If you drive yourself to exhaustion or illness you will have to take a long break from working towards your goals while you recover. Better to take lots of short breaks along the way doing stuff you enjoy and seeing people you like rather than laying up in bed for a week under doctors orders because you’ve burnt out.
Personal relationships are important too, something that very goal driven people can overlook. Family, friends and loved ones are important and often provide the foundation of our mental and emotional strength and stability. Don’t neglect that because you’ve become single mindedly focused on a goal. Time spent on these relationships is time well spent both for your well being and for your overall progress towards your goal.
Ok, so we’re now ultra-disciplined, super motivated people and every action is now working toward our goal or recharging our batteries so we can get back to it, right? Well no. Real life gets in the way. We still have to put the bins out, feed ourselves, fill in our finances, shower from time to time and all those other pesky mundanities which get in the way of all the good stuff in life.
Take my advice, just accept it. There’s a whole bunch of stuff we’ve just got to do which takes up our time but doesn’t give us any great reward. It’s frustrating, but the sooner you accept it and get on with it the easier it will be.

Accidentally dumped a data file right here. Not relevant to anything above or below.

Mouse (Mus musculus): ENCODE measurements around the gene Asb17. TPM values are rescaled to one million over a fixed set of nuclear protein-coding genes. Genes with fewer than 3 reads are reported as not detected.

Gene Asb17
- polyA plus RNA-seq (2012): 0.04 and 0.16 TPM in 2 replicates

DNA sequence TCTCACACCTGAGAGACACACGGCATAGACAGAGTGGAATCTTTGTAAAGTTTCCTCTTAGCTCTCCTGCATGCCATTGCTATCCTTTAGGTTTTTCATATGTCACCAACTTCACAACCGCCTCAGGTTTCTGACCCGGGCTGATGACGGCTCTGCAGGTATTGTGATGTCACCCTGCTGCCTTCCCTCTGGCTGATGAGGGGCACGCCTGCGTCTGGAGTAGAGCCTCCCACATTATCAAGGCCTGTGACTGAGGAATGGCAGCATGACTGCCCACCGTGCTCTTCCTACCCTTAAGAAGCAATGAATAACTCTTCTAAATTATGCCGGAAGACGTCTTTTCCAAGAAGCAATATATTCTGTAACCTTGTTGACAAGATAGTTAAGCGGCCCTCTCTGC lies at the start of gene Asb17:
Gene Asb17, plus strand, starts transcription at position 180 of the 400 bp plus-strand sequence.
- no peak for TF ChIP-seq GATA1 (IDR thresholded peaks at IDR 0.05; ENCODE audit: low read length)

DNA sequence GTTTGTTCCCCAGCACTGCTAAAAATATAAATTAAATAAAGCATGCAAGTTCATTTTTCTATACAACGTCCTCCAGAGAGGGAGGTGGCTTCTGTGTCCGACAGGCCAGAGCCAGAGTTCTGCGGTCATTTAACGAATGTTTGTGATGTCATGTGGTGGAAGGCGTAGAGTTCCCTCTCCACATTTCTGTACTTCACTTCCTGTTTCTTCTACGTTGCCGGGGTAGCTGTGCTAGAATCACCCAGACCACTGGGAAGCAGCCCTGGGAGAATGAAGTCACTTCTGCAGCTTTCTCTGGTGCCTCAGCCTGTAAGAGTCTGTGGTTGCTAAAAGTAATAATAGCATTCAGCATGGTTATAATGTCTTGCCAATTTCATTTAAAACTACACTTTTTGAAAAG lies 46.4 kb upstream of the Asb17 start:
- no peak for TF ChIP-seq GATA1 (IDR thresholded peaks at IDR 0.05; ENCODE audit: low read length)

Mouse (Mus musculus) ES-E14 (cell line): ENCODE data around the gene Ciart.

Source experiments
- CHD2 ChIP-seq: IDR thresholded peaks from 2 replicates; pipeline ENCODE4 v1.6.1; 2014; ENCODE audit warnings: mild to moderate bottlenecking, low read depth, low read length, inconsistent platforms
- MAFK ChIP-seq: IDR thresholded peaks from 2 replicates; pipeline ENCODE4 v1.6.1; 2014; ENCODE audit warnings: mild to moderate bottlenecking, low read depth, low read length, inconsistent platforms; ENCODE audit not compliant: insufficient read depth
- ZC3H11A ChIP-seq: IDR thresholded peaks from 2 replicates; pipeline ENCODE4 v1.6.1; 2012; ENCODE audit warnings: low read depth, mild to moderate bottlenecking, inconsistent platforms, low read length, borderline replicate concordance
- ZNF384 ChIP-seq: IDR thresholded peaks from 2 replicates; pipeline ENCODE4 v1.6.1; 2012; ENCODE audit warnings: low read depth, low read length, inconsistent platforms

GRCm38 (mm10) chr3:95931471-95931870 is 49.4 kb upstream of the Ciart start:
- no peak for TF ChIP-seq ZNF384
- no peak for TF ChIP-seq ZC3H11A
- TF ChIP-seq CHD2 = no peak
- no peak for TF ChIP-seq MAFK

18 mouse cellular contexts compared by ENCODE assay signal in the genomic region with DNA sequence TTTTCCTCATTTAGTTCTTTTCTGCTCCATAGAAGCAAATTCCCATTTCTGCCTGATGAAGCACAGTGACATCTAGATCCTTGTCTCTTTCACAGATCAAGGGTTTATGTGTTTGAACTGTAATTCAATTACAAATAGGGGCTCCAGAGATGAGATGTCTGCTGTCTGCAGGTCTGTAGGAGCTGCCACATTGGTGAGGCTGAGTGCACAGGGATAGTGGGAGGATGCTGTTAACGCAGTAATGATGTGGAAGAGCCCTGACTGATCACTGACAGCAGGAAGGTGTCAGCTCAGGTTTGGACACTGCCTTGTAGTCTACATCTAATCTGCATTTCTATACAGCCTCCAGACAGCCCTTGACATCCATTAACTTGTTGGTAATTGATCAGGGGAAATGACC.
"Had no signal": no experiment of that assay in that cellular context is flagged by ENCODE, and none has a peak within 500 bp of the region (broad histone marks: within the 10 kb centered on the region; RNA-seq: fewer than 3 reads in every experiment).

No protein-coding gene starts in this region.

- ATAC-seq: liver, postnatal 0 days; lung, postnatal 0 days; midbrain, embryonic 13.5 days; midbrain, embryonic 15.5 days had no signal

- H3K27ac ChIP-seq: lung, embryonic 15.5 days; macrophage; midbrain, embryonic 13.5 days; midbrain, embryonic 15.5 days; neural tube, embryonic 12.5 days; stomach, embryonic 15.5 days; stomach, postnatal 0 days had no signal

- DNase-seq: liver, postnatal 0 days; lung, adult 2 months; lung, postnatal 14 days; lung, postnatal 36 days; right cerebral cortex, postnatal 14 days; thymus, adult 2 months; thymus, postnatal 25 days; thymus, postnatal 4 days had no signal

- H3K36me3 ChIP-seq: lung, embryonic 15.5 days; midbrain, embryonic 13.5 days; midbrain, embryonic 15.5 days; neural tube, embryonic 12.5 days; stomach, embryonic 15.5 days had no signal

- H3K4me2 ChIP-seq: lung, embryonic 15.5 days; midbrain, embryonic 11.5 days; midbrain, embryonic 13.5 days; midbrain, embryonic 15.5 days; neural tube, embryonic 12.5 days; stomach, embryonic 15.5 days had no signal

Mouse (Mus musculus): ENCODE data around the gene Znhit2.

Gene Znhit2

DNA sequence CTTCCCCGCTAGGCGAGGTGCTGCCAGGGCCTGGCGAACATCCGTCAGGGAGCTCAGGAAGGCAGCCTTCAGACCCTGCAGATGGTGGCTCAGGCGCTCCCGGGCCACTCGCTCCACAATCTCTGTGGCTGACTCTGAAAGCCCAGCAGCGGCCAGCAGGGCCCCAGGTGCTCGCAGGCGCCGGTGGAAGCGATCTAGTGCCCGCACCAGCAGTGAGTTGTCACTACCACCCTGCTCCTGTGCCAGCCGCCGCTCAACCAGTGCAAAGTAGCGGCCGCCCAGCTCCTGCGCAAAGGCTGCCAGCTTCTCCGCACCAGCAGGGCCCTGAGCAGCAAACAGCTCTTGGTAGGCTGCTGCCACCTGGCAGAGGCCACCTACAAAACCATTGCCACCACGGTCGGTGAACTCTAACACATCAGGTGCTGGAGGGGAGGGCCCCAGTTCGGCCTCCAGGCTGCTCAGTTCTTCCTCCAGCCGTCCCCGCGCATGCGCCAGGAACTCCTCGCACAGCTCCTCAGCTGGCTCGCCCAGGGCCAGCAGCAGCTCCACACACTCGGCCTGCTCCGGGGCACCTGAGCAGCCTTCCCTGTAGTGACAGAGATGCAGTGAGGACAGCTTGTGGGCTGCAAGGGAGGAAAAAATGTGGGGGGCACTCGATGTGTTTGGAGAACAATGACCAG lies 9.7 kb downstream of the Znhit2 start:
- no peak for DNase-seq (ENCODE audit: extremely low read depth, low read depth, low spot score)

Don’t neglect this stuff either. Unless your goal is to live the life of a hermit in the wilderness with no human contact then nutrituion, cleanliness and hygiene are important to keep you healthy and make sure other people don’t shun you!
With that said, there’s nothing to stop you from finding ways to make chores quicker and easier. Get a dishwasher, hire a cleaner if you can afford it, shop online if it’s faster. These things have to be done but if you can get them done more efficiently to free you up to work on your goals then go for it.
This is a tricky one, and I don’t intend to lecture anyone in right and wrong. Just be aware that sometimes the pursuit of a goal might lead us to consider actions that we’re not comfortable with morally. Should you screw someone over to get the job opportunity you’ve always wanted? Should you lie to get the gig? Should you hire a hitman to take out the competition?
I’m not going to tell you what to do, just remember that your goal may help you make a decision but it does not override every other consideration. If you consider a course of action and your conscience prickles, stop for a moment and ask yourself if that’s really what you want to do. Do you want to be the kind of person who does that? Maybe you’re OK with that, in which case go for it. But maybe not. Maybe you think the goal is still important, but you’re not going to achieve it that way. You’ll find a different way which is more consistent with your own sense of right and wrong.
So that’s just something to keep in mind. Goals are useful tools, but they don’t give you license to ride roughshod over everyone and everything. The ‘achieve your goal no matter the cost’ school of thought is unpleasant, unhelpful and unlikely to make you happy even if you get where you wanted to in the long run.
In summary, goals work because they help you make decisions. They help you evaluate the options available to you using the criteria ‘will this help me achieve my goal?’ They help you decide what to do with your time and just as importantly what not to do with your time. They help you decide whose opinions you need to worry about and whose you can ignore, where to spend your energy and resources and where not to. This is their power.
Next time, how to set your own goals.